Everything Within Balance: As Predators Decrease, Ecosystems Suffer
As predators dwindle in the Northern Hemisphere, populations of their would-be prey begin to flourish. A new survey suggests such large populations are harmful to their specific ecosystems.
Scientists from Oregon State University examined 42 studies from the past 50 years and found that as wolves disappear from the northern United States, Canada, and Alaska, populations of moose and deer swell. The resulting boom in moose and deer populations can be harmful to other living things in the ecosystem, such as trees and other plant life, reducing the amount of biodiversity. As fewer trees take root and flourish, the risk for deforestation increases, thus removing less carbon from the air and contributing to the negative effects of climate change.
The research has been published online in the European Journal of Wildlife Research.
Such a cause-and-effect sequence of events can be wide spread. In a press release, Lead author William Ripple, OSU professor of forestry, said, “These issues do not just affect the United States and a few national parks. The data from Canada, Alaska, the Yukon, Northern Europe and Asia are all showing similar results. There’s consistent evidence that large predators help keep populations of large herbivores in check, with positive effects on ecosystem health.”
According to their research, deer and moose populations were 6 times greater in areas without wolves than in areas with wolves. Additionally, their research found when two or more predators inhabit the same space, like bears and wolves, the population of mammalian herbivores are greatly moderated.
“Wolves can provide food that bears scavenge, helping to maintain a healthy bear population,” said Robert Beschta, a professor emeritus at OSU and co-author of the study. “The bears then often prey on young moose, deer or elk — in Yellowstone more young elk calves are killed by bears than by wolves, coyotes and cougars combined.”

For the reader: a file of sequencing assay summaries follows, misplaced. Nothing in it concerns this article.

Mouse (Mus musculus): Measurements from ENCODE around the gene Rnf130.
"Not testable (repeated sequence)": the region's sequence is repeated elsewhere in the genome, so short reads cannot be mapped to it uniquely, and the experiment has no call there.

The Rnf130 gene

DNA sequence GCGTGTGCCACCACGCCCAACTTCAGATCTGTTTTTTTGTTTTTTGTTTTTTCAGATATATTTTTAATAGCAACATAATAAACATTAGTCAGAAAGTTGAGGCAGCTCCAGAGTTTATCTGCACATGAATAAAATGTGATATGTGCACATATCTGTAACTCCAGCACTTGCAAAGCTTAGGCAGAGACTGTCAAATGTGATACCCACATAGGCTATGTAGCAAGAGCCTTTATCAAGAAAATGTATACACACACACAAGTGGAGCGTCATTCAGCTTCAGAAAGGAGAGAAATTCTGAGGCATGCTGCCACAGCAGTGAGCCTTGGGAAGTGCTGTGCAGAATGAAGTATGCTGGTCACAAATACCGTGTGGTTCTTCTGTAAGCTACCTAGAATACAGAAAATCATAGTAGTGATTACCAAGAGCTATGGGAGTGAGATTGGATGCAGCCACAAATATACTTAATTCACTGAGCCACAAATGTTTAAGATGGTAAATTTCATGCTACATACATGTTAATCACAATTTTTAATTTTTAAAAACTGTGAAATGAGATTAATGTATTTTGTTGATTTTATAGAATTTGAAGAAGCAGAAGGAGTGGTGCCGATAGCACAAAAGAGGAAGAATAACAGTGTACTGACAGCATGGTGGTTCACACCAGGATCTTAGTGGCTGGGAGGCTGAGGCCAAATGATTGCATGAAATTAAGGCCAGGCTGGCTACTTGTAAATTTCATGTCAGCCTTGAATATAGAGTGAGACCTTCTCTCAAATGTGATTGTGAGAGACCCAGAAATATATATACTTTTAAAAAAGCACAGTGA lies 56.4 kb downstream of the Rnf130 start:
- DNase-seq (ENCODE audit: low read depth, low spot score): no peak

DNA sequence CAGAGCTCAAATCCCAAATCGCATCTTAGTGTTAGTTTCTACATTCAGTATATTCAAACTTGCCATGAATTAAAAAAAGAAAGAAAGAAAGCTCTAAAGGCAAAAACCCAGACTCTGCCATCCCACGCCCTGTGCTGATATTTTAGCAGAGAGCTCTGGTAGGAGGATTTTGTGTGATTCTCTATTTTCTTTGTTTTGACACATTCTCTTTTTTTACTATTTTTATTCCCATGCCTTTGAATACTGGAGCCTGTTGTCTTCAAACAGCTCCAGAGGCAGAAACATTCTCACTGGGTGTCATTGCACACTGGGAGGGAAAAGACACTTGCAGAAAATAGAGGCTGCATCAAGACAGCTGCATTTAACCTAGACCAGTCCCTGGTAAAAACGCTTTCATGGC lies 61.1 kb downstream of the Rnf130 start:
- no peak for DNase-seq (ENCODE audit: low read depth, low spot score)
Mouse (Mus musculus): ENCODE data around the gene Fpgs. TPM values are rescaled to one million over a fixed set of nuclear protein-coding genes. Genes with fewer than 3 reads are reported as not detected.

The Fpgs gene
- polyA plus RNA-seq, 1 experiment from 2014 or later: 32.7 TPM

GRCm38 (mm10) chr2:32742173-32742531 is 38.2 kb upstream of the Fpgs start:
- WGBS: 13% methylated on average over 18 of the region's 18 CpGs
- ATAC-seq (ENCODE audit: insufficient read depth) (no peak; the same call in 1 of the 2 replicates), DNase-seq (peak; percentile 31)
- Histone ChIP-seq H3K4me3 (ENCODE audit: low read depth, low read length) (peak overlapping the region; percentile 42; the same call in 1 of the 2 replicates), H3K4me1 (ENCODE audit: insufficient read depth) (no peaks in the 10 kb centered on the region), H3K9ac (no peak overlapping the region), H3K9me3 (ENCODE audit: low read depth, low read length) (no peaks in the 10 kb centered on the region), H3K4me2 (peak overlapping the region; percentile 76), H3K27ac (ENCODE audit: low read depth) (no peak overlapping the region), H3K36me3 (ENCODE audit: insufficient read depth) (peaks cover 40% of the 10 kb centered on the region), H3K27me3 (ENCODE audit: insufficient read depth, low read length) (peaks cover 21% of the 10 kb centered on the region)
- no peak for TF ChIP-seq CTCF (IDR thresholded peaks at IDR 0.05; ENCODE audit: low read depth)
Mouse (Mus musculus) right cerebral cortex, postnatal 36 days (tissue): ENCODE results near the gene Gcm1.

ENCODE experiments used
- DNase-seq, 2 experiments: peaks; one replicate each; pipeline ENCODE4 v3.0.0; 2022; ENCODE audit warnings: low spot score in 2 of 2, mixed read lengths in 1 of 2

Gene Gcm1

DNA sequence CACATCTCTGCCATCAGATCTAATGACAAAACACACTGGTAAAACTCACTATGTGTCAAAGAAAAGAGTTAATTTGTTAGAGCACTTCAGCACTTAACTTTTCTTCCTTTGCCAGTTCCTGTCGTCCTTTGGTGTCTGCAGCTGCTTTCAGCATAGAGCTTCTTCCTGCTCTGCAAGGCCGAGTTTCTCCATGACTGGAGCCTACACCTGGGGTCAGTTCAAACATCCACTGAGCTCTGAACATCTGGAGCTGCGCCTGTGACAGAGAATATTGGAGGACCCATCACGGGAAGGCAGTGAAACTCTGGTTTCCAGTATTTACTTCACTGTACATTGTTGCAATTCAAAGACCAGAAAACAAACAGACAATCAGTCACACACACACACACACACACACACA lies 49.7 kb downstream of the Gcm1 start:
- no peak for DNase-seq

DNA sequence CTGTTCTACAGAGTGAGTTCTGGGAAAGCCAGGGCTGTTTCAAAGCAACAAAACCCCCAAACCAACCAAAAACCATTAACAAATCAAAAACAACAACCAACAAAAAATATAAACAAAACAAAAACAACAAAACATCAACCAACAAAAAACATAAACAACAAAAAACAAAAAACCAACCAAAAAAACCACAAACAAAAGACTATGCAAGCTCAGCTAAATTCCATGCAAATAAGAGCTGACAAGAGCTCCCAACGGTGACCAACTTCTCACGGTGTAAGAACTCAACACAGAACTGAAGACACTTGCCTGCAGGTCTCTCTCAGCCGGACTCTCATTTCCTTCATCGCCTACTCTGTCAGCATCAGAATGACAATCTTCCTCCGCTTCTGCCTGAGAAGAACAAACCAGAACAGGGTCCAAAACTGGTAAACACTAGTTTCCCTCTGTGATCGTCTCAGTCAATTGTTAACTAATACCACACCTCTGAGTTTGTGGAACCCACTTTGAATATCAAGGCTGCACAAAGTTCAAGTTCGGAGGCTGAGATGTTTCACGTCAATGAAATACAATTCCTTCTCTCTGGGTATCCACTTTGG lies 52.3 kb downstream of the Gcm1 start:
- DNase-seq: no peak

In Europe, the same results were found. As wolves and lynx were found together, so too were the populations of herbivores kept in balance.
This survey brings to light the importance of every player in an ecosystem. When one or more aspect is thrown out of balance, the entire system feels the effect.
“In systems where large predators remain, they appear to have a major role in sustaining the diversity and productivity of native plant communities, thus maintaining healthy ecosystems,” said Beschta in a press release. “When the role of major predators is more fully appreciated, it may allow managers to reconsider some of their assumptions about the management of wildlife.”
One example of this kind of assumption can be found in Idaho and Montana, where wolves are being killed by the hundreds in an effort to reduce cattle conflicts and boost the population of game herds. According to this new research, these kind of actions could prove harmful to the surrounding ecosystems of Idaho and Montana.
According to the report, the human hunting of these predators may not even be an effective way to reduce the population, as “hunting by humans is often not functionally equivalent to predation by large, wide-ranging carnivores such as wolves.”
This research acts as further proof that everything within an ecosystem works together. Even though the wolves and predators seem like the bad guys, without them, the ecosystem on the whole can fail.